Fantasy is a genre of fiction that uses magic or other supernatural elements as a main plot element, theme, or setting.
If the story revolves around elements that are deemed supernatural by the reality that we know, it's considered Fantasy. If you think that you’d never be interested in something like that, you should stop watching The Walking Dead. Until you can prove to me that zombies exist, you’re hooked on a Fantasy TV series.
This begins to show the breadth that the genre now encompasses. Yes, you will still find Tolkienesque books that are filled with dragons, wizards, elves, and other elements that fit the stereotype. However, you also can find Contemporary Fantasy, Dark Fantasy, Urban Fantasy, and others. The most classic sub-genre is High Fantasy, which takes the reader into another world, often one of incredible depth and complexities. Taking it a step further, the author can add Epic Fantasy plot-lines, which place the protagonists in the midst of a struggle that has world-changing repercussions. The Lord of the Rings is the best-known example of a High Fantasy tale with Epic scope.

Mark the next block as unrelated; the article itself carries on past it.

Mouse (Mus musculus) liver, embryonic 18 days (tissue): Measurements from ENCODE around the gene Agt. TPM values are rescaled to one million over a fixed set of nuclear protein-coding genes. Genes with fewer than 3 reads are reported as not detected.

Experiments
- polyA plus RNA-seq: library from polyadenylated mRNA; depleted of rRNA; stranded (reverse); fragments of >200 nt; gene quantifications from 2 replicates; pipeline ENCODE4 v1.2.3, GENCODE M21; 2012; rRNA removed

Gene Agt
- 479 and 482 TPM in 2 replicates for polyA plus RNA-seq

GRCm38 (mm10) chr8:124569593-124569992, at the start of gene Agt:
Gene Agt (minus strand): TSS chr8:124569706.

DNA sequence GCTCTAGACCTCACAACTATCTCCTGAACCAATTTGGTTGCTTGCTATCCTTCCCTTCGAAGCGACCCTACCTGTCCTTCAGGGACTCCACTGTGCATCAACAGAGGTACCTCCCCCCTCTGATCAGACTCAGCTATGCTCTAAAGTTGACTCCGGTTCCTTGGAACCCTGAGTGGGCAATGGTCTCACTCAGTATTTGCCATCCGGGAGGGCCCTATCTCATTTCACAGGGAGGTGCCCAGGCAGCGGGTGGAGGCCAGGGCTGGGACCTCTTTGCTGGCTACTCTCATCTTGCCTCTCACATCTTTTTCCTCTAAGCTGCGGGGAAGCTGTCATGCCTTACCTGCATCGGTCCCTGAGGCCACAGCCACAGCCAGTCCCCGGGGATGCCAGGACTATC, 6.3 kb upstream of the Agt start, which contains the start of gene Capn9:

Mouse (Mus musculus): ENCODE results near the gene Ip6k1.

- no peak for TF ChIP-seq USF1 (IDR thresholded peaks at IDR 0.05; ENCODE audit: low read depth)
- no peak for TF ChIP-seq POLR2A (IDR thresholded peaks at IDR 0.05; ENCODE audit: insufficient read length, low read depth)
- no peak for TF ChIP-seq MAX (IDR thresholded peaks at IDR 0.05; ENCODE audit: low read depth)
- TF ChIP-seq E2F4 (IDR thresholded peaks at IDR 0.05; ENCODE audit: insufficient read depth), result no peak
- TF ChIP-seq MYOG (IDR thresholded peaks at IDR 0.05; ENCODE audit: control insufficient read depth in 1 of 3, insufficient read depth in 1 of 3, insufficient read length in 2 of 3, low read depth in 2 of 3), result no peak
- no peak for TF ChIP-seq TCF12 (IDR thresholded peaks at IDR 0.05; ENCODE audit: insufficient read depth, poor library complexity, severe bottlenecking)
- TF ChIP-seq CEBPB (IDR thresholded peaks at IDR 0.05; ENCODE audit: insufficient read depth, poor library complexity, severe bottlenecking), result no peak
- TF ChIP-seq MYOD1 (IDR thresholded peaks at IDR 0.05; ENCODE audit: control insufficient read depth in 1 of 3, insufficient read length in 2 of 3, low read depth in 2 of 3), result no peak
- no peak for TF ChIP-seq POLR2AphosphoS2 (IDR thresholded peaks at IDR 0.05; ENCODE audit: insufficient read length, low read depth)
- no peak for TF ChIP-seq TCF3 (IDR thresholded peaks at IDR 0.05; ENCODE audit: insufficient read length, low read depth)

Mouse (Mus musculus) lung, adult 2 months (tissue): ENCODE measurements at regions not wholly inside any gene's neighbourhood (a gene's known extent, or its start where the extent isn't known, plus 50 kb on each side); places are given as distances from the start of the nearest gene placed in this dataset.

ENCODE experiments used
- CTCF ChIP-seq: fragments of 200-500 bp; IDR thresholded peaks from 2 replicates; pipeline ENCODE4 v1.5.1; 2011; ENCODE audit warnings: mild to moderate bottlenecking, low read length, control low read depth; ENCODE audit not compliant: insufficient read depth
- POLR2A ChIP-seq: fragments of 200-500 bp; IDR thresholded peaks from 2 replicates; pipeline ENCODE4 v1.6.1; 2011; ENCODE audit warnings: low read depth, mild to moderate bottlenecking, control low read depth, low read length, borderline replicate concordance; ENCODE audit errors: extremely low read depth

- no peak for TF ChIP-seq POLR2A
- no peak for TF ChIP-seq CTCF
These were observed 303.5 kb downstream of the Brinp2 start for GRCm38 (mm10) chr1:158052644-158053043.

While my books veer in the direction of High Fantasy, I strive to ground them with a sense of familiarity in hopes of making the story approachable and the world believable. However, the background behind this approach will have to wait for a future blog post.